Every Wednesday and Friday, the rumbling of wheels can be heard in the hallways of Westlake High School. Those are the days designated by members of the recycling club for collection of items they want kept out of the landfill.
“One day we decided to do something for the environment,” Westlake senior Jade Madison, president of the school’s recycling club, said. At first Madison and her friend Briana Jones, a junior who is the vice president of the club, wanted to start a new group. When they talked with Charles Newcomb, science teacher and the recycling club sponsor, they decided to join and dedicate their time to urging classmates and teachers to recycle.
It has paid off.
Westlake placed first in the Recycle Bowl for Maryland in 2015 and 2016. This year, the school’s neighbor, William B. Wade Elementary School, came in second. The Recycle Bowl is a program of Keep America Beautiful, a nonprofit organization with initiatives aimed at litter prevention and ways to reduce waste.
The Westlake club has about 30 members — about 15 are die hards who can be counted on to pitch in regularly — who remind the school to recycle by making morning announcements, sharing PowerPoint presentations and hanging posters. Madison said the best way to get their peers on board is to talk to them, even if it means chastising them for throwing something in the garbage rather than in one of the iconic blue bins.
Recycle Bowl participants track the weight of collections over a four-week period. Each school has to turn in the number of students and teachers taking part in the program and report the total weight of the collections.
At Westlake all classrooms have at least one recycling bin and the club has a few large containers that are wheeled around twice a week for collection. When the big containers are full, they are emptied in a dumpster. Then club members continue the collections and dumping until they have made their way to each room.
Recycling isn’t a chore at Westlake. Some of the students have been doing it most of their lives and staff, including building services and those in the cafeteria, are on the recycling bandwagon, as well. “It’s in the culture,” Newcomb said. “It’s built into the culture of the school.”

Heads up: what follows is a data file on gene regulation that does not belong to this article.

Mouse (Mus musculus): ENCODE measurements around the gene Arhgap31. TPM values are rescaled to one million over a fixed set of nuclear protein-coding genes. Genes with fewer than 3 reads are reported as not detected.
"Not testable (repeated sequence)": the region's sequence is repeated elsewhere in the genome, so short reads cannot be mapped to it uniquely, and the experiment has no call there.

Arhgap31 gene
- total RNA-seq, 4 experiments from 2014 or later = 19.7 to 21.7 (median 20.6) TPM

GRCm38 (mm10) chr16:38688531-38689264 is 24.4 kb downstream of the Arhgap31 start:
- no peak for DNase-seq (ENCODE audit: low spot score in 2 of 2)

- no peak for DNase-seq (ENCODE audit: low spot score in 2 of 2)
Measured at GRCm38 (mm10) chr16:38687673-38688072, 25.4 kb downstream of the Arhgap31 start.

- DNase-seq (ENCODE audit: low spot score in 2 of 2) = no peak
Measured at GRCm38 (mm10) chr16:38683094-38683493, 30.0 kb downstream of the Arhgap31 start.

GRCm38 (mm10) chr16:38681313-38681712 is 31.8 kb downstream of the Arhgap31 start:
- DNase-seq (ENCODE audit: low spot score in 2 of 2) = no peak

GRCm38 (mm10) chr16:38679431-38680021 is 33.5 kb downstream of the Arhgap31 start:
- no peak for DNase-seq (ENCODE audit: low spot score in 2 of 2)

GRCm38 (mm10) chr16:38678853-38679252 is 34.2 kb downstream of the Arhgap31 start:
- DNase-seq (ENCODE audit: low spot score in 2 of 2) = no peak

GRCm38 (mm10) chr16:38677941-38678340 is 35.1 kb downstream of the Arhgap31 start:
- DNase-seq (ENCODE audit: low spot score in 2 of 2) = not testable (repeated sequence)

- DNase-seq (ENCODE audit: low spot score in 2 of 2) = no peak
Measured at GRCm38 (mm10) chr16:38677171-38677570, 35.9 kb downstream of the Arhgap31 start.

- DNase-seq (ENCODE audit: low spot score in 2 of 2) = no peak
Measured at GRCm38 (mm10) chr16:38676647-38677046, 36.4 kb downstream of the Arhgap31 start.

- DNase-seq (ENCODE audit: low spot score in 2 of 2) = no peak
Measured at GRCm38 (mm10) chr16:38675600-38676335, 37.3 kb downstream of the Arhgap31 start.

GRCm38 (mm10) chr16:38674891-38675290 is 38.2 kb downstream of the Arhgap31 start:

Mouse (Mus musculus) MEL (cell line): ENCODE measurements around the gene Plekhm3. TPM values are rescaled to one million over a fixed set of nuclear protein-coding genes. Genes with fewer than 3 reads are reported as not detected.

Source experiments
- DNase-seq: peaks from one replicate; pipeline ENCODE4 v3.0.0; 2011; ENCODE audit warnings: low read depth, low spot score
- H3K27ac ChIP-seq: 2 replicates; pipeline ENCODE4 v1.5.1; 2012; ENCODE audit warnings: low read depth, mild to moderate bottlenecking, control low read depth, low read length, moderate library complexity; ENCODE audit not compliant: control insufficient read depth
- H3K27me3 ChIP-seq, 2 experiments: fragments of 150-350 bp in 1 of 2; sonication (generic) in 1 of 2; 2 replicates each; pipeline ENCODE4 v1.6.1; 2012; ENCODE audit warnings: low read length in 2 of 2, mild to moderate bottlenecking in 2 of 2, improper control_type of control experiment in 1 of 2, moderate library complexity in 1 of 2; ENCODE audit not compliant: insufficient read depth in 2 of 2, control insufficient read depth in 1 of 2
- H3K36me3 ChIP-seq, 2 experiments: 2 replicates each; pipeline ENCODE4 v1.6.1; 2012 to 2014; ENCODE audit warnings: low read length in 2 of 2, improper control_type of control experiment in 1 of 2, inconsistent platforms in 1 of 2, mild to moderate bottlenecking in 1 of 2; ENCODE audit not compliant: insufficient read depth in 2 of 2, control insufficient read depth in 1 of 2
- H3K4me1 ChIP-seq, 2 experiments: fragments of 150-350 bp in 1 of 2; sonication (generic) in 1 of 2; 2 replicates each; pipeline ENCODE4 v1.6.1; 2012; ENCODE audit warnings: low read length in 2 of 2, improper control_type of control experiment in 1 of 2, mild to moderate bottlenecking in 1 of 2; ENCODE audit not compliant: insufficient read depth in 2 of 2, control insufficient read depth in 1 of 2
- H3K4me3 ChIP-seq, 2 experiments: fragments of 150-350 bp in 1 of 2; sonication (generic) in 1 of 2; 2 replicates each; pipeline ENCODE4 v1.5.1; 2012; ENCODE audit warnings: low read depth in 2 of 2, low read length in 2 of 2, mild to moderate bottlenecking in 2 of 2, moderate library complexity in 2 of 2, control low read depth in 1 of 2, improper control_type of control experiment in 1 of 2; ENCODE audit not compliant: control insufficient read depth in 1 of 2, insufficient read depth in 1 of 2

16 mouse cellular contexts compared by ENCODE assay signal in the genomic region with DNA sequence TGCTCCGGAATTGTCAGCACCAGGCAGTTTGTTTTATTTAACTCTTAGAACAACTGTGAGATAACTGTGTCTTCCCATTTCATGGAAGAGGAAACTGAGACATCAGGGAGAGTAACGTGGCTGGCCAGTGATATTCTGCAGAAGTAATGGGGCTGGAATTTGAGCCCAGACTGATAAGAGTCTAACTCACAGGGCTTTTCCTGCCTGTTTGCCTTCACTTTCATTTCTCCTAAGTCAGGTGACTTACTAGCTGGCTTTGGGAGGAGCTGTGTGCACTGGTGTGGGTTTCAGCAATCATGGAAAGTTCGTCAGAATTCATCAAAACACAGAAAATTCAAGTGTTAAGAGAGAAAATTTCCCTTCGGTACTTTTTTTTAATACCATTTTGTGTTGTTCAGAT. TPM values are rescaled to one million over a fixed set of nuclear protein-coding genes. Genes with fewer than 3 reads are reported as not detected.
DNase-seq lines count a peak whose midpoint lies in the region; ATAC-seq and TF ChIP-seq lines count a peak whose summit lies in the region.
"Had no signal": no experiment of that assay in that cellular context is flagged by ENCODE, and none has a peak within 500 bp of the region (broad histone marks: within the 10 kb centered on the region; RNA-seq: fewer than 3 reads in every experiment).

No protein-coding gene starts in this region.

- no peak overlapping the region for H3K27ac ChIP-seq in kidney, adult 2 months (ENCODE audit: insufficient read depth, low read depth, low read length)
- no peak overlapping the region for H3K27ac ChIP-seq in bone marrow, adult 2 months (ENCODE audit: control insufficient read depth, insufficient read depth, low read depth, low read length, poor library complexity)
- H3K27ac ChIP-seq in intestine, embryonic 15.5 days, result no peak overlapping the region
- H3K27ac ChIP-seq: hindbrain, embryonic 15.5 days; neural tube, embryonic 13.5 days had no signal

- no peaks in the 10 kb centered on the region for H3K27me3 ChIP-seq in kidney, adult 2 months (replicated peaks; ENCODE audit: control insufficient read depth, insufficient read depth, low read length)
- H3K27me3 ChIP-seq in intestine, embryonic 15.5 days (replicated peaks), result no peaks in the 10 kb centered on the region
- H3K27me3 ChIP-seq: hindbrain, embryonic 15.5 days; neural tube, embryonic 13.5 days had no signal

“We have always been this way,” Madison said of she and Jones’s dedication to the health of the environment. She wants to study forestry; Jones wants to be a zoologist or work with animals. “We want you to care for the environment as you would care for your home,” Madison said.
Charles County Public Schools provides 26,400 students in grades prekindergarten through 12 with an academically challenging education. Located in Southern Maryland, Charles County Public Schools has 36 schools that offer a technologically advanced, progressive and high quality education that builds character, equips for leadership and prepares students for life, careers and higher education.
The Charles County public school system does not discriminate on the basis of race, color, religion, national origin, sex, sexual orientation, gender identity, age or disability in its programs, activities or employment practices. For inquiries, please contact Dr. Patricia Vaira, Title IX/ADA/Section 504 Coordinator (students) or Pamela K. Murphy, Title IX/ADA/Section 504 coordinator (employees/ adults), at Charles County Public Schools, Jesse L. Starkey Administration Building, P.O. Box 2770, La Plata, MD 20646; 301-932-6610/301-870-3814. For special accommodations call 301-934-7230 or TDD 1-800-735-2258 two weeks prior to the event.